JEE Advanced result 2019: If you have failed to make the cut for the Joint Engineering Examination (JEE), then you are not alone. Out of the 9 lakh students who appeared for the national-level exam, only 2.5 lakh make it to JEE Advanced and further, only thousands get through IITs. Does that mean, others will not get good colleges? No. There still are several options left for those who made it through the JEEs.
If you are among one of them who could not clear the exam this year, take time and decide your priorities. If IITs is your goal then you might want to skip a year or you can also consider moving to IITs for your postgraduate degree, too. If it is a course that you are aspiring for then there are several other options.
Other exams: There are several state-level engineering exams such as UPJEE, WBJEE, MHT-CET, TNEA, etc. that are relatively easier, and should be on your list of exams to be written. Many private universities also conduct entrance exams much SRM, VIT, BITS etc. If you clear these exams you will be eligible for admissions. Further, many private colleges have their own admission criteria – they do consider JEE score, but they have alternative options too, shortlist a college or course and check its eligibility criteria thoroughly.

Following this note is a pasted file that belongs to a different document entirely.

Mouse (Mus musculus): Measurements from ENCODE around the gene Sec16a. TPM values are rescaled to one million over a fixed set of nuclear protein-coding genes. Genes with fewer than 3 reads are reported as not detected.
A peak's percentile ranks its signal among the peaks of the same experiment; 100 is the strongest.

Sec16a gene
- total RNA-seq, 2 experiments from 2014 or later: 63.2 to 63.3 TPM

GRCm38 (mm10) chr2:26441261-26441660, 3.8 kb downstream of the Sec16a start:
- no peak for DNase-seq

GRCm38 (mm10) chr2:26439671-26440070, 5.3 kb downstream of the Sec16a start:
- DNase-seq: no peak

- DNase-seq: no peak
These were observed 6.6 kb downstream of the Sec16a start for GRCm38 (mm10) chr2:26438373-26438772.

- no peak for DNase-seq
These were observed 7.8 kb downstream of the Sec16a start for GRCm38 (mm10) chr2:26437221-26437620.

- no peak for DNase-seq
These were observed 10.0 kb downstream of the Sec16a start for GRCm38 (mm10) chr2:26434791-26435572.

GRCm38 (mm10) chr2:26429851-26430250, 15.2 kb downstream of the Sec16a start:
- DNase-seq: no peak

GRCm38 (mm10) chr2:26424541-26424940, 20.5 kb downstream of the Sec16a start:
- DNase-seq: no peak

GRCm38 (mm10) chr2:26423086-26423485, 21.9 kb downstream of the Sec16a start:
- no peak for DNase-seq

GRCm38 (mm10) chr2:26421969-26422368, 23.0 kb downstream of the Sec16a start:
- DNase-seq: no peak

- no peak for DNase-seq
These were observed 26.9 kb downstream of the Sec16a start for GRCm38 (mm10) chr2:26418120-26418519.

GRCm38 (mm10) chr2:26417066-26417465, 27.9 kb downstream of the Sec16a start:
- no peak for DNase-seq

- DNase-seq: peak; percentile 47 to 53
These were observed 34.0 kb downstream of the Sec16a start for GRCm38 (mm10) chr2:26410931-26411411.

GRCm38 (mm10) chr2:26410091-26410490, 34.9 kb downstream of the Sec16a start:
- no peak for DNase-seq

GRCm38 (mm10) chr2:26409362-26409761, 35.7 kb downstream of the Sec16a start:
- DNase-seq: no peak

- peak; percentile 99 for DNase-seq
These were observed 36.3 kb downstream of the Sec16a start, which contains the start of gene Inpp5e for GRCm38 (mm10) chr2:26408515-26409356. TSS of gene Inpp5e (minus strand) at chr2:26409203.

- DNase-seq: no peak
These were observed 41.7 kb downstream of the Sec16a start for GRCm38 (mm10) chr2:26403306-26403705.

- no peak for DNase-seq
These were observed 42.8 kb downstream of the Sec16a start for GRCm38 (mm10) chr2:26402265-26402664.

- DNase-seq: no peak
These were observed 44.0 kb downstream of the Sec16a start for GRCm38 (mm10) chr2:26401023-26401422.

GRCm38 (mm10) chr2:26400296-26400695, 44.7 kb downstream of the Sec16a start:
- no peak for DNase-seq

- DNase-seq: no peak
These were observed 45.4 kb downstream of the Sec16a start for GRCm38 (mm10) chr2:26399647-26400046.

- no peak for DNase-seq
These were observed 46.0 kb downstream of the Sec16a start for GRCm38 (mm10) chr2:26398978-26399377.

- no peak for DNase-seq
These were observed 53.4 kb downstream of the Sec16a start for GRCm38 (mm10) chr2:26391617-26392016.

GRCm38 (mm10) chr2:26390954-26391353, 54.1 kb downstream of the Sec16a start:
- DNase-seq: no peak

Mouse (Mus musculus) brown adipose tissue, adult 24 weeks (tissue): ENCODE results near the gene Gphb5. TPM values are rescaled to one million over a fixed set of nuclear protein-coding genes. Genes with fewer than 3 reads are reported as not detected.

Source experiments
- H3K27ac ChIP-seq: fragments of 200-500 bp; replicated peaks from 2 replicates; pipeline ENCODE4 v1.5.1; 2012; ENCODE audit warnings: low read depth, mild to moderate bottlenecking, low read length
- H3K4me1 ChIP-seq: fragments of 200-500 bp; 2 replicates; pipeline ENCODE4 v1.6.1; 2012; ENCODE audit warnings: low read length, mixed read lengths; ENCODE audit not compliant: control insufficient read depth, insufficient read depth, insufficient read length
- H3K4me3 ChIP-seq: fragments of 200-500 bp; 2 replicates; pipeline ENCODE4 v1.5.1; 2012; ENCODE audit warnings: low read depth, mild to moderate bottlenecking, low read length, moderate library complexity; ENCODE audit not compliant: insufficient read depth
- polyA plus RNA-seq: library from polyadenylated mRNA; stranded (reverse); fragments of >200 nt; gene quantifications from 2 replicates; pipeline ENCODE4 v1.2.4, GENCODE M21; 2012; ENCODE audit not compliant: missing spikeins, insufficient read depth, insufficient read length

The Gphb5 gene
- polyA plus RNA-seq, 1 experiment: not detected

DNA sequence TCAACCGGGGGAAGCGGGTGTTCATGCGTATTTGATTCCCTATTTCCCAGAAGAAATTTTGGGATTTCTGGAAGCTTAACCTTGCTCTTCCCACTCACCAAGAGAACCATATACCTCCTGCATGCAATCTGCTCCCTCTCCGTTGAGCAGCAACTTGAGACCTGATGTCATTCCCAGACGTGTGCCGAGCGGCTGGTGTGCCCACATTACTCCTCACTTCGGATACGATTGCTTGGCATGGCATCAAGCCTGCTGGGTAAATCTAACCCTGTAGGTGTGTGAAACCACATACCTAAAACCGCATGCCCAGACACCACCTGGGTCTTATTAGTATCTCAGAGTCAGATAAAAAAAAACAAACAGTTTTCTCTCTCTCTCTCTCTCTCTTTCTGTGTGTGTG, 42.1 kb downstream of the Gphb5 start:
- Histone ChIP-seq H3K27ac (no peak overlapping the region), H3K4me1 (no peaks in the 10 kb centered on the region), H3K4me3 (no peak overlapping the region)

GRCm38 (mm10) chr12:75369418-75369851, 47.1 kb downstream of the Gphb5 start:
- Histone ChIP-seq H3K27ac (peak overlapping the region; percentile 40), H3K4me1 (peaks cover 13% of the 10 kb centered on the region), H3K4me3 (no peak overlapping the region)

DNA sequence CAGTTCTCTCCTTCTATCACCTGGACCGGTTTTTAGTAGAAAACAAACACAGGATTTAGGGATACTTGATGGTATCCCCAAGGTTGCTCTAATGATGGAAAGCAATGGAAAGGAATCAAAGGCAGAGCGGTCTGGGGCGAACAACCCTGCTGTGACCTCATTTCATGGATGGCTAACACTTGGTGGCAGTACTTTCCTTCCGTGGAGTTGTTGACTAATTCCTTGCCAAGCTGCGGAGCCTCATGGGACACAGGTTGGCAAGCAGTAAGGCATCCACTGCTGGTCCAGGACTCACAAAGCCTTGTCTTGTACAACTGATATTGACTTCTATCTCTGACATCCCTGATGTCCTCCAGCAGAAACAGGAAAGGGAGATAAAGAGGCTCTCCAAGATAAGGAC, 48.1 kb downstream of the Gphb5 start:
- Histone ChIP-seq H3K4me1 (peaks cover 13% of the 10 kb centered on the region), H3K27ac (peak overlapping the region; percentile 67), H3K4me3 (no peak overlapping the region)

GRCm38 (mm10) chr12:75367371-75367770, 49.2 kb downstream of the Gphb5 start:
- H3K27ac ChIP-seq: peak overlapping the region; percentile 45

Alternative courses: JEE might be the core exam for entrance for BTech courses, there are many courses such as BSc, BBA etc which are science related and admission criteria for these are class 12 marks. With several new-age courses, one can also apply for new courses or take a regular course and opt for electives or specialisations available at the college or online. One can even consider changing stream to other professional programmes such as law, architecture etc.
Could not clear JEE Advanced, career options available for you
Weigh other options in Engineering
If you are not able to clear JEE, but still feel that engineering is your true calling, then you need to look at some other options for engineering beyond the IITs and NITs. While JEE may be a tough exam to crack, there are many state engineering exams such as UPJEEE, WBJEE, COMEDK, MHTCET, TNEA, etc. that are relatively easier, and should be on your list of exams to be written.
Apart from state colleges, you can even consider private institutes. Institutes such as Birla Institute of Technology, Vellore Institute of Technology, SRM University, Manipal University, etc. also offer good courses in engineering, and conduct their own entrance exams. They may not be as reputed as the IITs and NITs, but are good institutions for gaining knowledge.